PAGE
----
There's just a round to go at the KLM Open and the Greenbrier so our man takes a final in-running look at the state of play at both events here...
“Sergio is without doubt the man to beat and while I’ve toyed with taking him on further, I’m happy to leave the book alone for now. Given the calibre of the chasers, I think he should be odds-on this morning.”
09:00 - September 15, 2019
I meddled a little bit with both tournaments in-play yesterday so I've included my new positions against each player on the two leaderboards, as well as their current scores and prices to back on the exchange, starting with the KLM Open at 08:40 UK time.
Sergio Garcia -15 [2.04] -£206
Calum Shinkwin -15 [4.2] -£205
Nicolai Hojgaard -13 [19.0] +£425
James Morrison -12 [24.0] +£425
Matt Wallace -11 [15.5] +£196
Matthew Southgate -11 [34.0] +£425
Steven Brown -11 [70.0] +£425
Joakim Lagergren -10 [85.0] +£425
Thomas Pieters -9 [70.0] -£215
-9 and [150.0] bar
So experienced is joint -leader, Sergio Garcia, that he's already led or been tied for the lead with a round to go in a 72-hole stroke play event 31 times previously and his strike rate is decent. He's gone on to win 15 times. He was beaten last time he led, at the Nedbank Challenge last year, but he converted four of his five previous leads, including quite a famous one at Augusta two years ago.
I've enjoyed the venue this week, it's a cracking little course where accuracy from the tee has been very important and that's right up Sergio's street. He's without doubt the man to beat and while I've toyed with taking him on further, I'm happy to leave the book alone for now. Given the calibre of the chasers, I think he should be odds-on this morning.
This is the fourth time that Callum Shinkwin has been tied for the lead with a round to go and the third time on the European Tour. He fired a final round 68 at the NBO Golf Classic on the Challenge Tour in 2015 but it wasn't enough and he finished third, beaten by two. He then traded at [1.01] in the Scottish Open two years ago before he messed up the par five 18th to slip into a playoff with Rafa Cabrera-Bello, which he went on to lose, and he fell from tied first to sixth when he shot 78 at the Indian Open in March. He looked very impressive yesterday but today's payday and he's looking to win for the first time.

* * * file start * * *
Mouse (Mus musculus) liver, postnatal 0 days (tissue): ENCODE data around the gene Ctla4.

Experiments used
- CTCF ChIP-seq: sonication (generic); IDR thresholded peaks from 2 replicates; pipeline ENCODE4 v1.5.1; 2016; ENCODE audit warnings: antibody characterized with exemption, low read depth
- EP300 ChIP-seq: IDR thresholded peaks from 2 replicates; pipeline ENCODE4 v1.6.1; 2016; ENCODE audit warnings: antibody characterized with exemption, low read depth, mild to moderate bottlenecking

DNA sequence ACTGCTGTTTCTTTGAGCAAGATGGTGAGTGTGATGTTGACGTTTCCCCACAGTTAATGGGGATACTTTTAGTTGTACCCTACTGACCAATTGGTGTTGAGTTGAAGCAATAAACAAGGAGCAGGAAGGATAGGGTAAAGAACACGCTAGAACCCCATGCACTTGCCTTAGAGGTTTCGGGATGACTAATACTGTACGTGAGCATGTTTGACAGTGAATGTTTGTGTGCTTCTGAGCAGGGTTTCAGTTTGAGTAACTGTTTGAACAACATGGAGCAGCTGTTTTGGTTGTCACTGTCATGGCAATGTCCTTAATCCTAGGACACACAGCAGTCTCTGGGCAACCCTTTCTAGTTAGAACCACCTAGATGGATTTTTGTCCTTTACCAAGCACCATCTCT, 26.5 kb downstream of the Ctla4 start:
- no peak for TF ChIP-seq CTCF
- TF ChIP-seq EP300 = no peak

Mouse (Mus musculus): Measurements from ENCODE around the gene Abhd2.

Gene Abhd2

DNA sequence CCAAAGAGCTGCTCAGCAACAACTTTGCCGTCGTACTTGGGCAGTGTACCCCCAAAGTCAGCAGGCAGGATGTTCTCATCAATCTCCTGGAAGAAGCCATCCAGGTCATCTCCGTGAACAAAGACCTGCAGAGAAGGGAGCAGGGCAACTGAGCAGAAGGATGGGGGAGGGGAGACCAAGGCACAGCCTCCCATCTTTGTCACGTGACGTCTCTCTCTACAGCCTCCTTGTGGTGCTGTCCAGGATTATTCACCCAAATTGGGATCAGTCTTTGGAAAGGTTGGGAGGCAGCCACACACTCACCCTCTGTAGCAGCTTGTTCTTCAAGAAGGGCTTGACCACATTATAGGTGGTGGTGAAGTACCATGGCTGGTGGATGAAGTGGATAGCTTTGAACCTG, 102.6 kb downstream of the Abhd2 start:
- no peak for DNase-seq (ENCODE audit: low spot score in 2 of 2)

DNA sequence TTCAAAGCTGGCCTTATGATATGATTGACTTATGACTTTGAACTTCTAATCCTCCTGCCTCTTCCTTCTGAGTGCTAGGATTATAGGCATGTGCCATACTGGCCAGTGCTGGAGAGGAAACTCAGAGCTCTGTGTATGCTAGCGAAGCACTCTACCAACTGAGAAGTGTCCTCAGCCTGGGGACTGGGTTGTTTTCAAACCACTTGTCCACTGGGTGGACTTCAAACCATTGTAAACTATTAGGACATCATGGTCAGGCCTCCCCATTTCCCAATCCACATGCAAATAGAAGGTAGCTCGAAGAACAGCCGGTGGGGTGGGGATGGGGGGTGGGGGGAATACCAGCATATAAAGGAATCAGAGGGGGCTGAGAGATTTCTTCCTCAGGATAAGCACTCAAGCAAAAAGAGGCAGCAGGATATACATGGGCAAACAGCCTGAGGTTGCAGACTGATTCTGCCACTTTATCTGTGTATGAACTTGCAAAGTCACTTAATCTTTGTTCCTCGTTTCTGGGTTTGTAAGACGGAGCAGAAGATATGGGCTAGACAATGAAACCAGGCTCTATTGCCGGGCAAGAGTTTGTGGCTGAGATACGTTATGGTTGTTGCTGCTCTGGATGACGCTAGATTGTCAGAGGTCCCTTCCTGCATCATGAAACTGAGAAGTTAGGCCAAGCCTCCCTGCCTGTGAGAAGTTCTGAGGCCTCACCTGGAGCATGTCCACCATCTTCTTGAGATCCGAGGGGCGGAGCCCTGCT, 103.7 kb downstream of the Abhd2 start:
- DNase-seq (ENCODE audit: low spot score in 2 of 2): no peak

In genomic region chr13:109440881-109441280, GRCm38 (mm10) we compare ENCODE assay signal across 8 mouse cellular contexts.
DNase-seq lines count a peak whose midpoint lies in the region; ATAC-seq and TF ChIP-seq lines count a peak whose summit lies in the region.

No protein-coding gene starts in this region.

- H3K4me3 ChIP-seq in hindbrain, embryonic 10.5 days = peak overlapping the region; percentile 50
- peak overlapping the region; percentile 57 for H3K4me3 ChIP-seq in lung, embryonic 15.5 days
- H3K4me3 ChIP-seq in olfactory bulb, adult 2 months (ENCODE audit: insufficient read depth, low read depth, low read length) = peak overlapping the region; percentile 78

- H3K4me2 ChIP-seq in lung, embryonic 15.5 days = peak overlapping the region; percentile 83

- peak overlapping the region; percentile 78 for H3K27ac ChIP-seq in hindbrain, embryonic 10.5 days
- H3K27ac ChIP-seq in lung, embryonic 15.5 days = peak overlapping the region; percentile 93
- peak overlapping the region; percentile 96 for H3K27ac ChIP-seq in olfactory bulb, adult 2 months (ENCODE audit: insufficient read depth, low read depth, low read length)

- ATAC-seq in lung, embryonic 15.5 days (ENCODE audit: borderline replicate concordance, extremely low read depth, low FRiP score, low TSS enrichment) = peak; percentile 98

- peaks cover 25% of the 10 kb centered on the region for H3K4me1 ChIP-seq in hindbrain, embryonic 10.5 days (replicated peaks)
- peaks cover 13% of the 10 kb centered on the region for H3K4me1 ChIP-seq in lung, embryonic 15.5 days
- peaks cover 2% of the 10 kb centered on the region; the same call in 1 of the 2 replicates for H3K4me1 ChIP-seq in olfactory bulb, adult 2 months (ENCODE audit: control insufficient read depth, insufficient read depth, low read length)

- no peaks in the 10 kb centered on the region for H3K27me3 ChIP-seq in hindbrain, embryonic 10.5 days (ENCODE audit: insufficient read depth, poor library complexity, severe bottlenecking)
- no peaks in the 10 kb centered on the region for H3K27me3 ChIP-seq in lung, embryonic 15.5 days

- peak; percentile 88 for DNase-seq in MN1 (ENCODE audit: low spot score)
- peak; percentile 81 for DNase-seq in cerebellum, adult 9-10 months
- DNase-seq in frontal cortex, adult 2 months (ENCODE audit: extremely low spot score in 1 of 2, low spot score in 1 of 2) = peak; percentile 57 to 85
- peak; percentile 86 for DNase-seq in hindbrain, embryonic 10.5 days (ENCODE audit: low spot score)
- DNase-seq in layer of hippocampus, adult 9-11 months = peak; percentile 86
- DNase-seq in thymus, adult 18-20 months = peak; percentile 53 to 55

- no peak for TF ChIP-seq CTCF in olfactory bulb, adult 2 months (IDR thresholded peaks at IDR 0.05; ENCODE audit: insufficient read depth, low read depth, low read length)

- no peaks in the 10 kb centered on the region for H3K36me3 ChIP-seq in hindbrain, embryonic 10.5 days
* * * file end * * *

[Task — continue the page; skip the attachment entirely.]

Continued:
I layed Shinkwin in-running yesterday at [4.2] when he chipped in for birdie at the ninth and that looked great timing. He played the next four holes in one-over-par and he drifted right out to a double-figure price but he birdied three of his last five. He relished playing with Garcia yesterday and that could stand him in good stead today but I'm happy to be against him.
Matt Wallace has been matched at [1000.0] in-running but yesterday's sensational nine-under-par 63, which was three strokes better than anyone else shot, has put him in with a squeak. It won't be easy to back that up today but he's clearly back to his best after his break and after a slow start to the week here. I've backed him back to make him a small winner in the book and he's the one most likely to threaten the leaders but I do think Sergio looks a solid proposition at odds-against.
Over in the States, weather stopped play late on yesterday at the Greenbrier Classic and I went to bed. I'd tidied my book up quite nicely and I hoped things would look even better this morning but they don't. The leader, Joaquin Niemann, who had been trading at [2.9] when I called it a day, picked up another birdie and Scottie Scheffler, who I had traded a few times but who I was still opposing, was a [25.0] chance when I left it but he birdied the last two holes and he's back in it now. Here's the leaderboard with prices to back and my positions at 08:50.
Joaquin Niemann -15 [2.38] -£381
Nate Lashley -13 [8.6] +£511
Richy Werenski -13 [10.5] +£636
Robby Shelton -13 [11.5] -£109
Scottie Scheffler -12 [13.5] -£347
Adam Long -12 [17.5] +£636
Harris English -11 [36.0] +£636
Joseph Bramlett -11 [55.0] +£636
-10 and [36.0] bar
Niemann hit a low of [2.06] when he birdied the 10th to take a three-stroke lead yesterday but he gave it straight back at the 11th and he was none too convincing after that. He started to miss a few fairways and I was hoping he might even drop another stroke coming in but a birdie at the par five 17th has seen him open up a bit of a gap again.